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Bank Fraud - Using Technology to Combat Losses

Bank Fraud - Using Technology to Combat Losses

of: Revathi Subramanian

Wiley, 2014

ISBN: 9781118233979 , 192 Pages

Format: ePUB

Copy protection: DRM

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Bank Fraud - Using Technology to Combat Losses


Bank Fraud: Then and Now

Perhaps the earliest recorded case of fraud in the Western world was that of Hegestratos and Xenothemis in 300 B.C.1 The story goes that Hegestratos took out an insurance policy on a boat for a large sum, with the deliberate intention of sinking it. At this time, ships were going down at a very high frequency, so this was not necessarily a bad idea (from the point of view of the fraudster), provided one managed to pull it off. Hegestratos was supposed to carry a large amount of grain from Syracuse to Athens on his boat. His idea was to not carry any grain but sink the boat halfway through the voyage and collect the insurance money. He would get the price of the boat reimbursed, and since there was no grain on the boat, he wouldn't incur the loss of the value of the grain. What ended up happening was something else altogether. The people on the boat got wind of Hegestratos's plan to drown them and confronted him. Unable to face the opposition, Hegestratos jumped overboard and drowned himself. His partner, Xenothemis, had to sail the boat to the port, and things didn't go well for him either. A legal battle followed between the buyer, Protos, who was waiting in Athens, and Xenothemis, when Protos, who thought he was getting grain, found out that there was no grain on the boat.

Even though the exact details of the verdict in this legal battle are lost to history, we know that Hegestratos and Xenothemis were unable to carry out their plan, and things ended badly for both of them. While this is surely not the oldest case of fraud in history, it is one of the oldest recorded cases of fraud.

This chapter traces a rough history of fraud and compares the times we are in with historic times and looks at how complicated the world of fraud management has become. In order to begin laying the groundwork to understand how complex fraud detection systems have become a necessity in the last few decades, it is important to be aware of this history.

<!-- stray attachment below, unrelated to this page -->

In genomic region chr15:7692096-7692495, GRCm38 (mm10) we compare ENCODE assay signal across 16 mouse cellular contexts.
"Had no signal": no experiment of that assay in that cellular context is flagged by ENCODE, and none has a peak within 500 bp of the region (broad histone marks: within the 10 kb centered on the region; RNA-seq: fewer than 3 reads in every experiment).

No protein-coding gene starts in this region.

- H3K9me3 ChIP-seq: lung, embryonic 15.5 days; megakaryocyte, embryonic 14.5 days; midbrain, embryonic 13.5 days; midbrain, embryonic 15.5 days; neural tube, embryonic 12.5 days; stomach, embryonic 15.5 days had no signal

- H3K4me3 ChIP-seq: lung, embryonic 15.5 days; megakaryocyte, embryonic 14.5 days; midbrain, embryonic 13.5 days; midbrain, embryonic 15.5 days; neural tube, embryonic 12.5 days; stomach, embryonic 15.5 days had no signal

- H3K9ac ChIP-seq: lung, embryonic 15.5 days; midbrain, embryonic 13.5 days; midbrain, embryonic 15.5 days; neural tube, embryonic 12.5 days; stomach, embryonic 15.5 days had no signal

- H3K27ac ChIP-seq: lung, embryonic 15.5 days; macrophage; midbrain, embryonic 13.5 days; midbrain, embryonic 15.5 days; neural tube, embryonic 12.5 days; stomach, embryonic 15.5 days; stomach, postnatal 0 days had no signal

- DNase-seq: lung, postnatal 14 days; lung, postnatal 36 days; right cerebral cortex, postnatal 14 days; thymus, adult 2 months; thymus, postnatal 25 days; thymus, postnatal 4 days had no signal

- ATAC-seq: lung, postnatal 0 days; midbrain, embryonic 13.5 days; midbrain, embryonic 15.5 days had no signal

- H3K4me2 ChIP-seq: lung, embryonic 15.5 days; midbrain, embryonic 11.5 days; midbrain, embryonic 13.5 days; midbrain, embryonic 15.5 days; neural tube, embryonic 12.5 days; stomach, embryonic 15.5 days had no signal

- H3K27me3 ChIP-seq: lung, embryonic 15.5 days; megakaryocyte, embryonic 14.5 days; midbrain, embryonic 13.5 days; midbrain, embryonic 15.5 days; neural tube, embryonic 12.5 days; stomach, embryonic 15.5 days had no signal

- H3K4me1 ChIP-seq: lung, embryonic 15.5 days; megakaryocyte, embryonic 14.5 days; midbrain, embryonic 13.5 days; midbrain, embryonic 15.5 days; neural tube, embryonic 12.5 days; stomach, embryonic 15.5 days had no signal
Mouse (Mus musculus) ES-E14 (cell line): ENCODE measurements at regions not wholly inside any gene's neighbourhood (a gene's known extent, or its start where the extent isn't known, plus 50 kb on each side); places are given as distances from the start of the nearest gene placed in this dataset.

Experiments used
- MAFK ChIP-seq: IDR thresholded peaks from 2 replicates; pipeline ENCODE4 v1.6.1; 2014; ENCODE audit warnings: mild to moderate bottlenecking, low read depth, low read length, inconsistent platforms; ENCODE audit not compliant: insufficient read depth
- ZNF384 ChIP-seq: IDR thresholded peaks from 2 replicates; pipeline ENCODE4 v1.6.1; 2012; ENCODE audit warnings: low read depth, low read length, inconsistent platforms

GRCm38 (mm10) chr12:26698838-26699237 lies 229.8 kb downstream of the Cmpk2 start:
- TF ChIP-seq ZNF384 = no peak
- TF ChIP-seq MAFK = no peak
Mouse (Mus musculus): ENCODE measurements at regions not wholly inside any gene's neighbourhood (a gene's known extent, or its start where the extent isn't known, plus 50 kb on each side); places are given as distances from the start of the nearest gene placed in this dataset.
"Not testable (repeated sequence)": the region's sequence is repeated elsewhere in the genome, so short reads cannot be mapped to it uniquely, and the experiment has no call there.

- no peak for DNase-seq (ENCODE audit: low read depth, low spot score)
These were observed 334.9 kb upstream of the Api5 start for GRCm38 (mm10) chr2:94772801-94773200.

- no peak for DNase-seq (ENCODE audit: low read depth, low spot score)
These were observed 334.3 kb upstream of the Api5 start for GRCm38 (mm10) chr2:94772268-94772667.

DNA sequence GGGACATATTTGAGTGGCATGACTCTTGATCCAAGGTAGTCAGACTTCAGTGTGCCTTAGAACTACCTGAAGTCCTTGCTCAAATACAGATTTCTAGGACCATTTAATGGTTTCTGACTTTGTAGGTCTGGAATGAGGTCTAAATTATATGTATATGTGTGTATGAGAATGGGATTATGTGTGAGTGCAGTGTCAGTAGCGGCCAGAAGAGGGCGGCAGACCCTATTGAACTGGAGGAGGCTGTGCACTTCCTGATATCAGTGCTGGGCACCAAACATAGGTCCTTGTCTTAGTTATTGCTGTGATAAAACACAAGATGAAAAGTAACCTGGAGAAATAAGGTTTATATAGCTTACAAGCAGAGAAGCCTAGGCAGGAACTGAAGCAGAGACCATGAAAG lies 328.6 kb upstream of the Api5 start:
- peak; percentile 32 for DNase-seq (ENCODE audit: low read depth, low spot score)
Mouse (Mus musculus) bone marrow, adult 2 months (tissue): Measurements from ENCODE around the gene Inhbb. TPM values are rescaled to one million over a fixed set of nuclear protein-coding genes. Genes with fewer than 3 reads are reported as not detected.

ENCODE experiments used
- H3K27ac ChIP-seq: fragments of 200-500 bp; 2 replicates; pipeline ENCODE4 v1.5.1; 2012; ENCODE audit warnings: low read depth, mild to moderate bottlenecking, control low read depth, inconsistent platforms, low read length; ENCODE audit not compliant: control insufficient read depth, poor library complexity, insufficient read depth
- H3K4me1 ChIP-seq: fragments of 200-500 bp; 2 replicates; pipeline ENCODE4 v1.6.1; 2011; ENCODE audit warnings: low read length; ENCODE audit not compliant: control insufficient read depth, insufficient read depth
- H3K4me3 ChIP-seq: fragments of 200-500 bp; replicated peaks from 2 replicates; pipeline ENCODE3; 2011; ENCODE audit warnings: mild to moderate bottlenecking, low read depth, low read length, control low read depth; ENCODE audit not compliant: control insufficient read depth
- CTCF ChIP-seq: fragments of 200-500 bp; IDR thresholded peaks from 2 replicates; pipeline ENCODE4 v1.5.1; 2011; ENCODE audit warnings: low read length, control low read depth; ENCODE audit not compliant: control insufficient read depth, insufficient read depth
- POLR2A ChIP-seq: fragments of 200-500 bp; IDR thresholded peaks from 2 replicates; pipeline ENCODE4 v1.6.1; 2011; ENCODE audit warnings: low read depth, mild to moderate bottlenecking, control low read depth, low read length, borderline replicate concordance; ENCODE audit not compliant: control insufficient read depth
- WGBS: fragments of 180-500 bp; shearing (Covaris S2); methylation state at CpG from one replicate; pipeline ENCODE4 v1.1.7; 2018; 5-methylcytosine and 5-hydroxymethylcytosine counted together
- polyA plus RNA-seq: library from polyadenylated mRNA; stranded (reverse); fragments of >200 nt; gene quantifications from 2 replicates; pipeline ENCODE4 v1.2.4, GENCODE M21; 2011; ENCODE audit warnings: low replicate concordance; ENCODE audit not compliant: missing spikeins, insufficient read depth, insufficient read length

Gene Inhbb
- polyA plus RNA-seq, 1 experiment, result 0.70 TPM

If we look to the East, many stories of fraud exist in Hindu mythology and in the folklore of various parts of Asia. Fraud is probably as old as money itself, and we could go a step further and say that fraud has probably existed in this world for as long as human beings have inhabited it. One might ask, “What is different about the times we live in?” In historic times, unlike today, fraud was a rather sporadic phenomenon. There was also considerable stigma associated with fraud as most of it was discovered sooner rather than later, which served as a deterrent to its widespread use. Written over 2,500 years ago, the Thirukkural2 is a masterpiece by the poet Thiruvalluvar composed of 1,330 couplets in the South Indian language Tamil (which happens to be my mother tongue). The 284th couplet says that the unbridled desire to defraud others, when fruitful, will produce endless pain and sorrow. This indicates that fraud existed many thousands of years ago, and most often it resulted in the fraudster reaping considerable notoriety and sorrow. Not only was this the case in the East but also in the Western world, as evidenced in the Hegestratos and Xenothemis story.

Fraud in the Present Day

Fast forward to our times. Not only has fraud become much more prevalent now compared to historic times, but the frequency and the ubiquitous nature of today's fraud means that fraudsters don't necessarily meet the end they deserve. Financial institutions are forced to fight fraud all the time. If fraud is not fought effectively, fraud losses can threaten to derail entire institutions. Some of this is because there are so many more human beings inhabiting the world today, and this results in interactions with institutions becoming more and more impersonal, thus opening up a rich environment for committing fraud. Fraudsters have become so sophisticated that they don't need to be present and make personal sacrifices like Hegestratos to carry out their plans. Fraud can be completely impersonal as far as the fraudsters are concerned.

Banks are especially vulnerable to fraud. Why are they so vulnerable? I am reminded of a conversation alleged to have occurred between Willie Sutton, a legendary and prolific bank robber, and a reporter, Mitch Ohnstad. Sutton is said to have robbed more than $2 million and spent over half of his adult life in prison. The reporter Ohnstad asked Sutton, “Why do you repeatedly rob banks?” to which Sutton replied, “Well, that is where the money is.”3 That statement pretty much sums up why banks are so popular with fraudsters. In most cases of fraud that banks experience, the fraudsters are never caught. All that the banks are able to do is to stop the bleeding by stopping fraud as soon as they can ; they have little hope of recouping the money lost.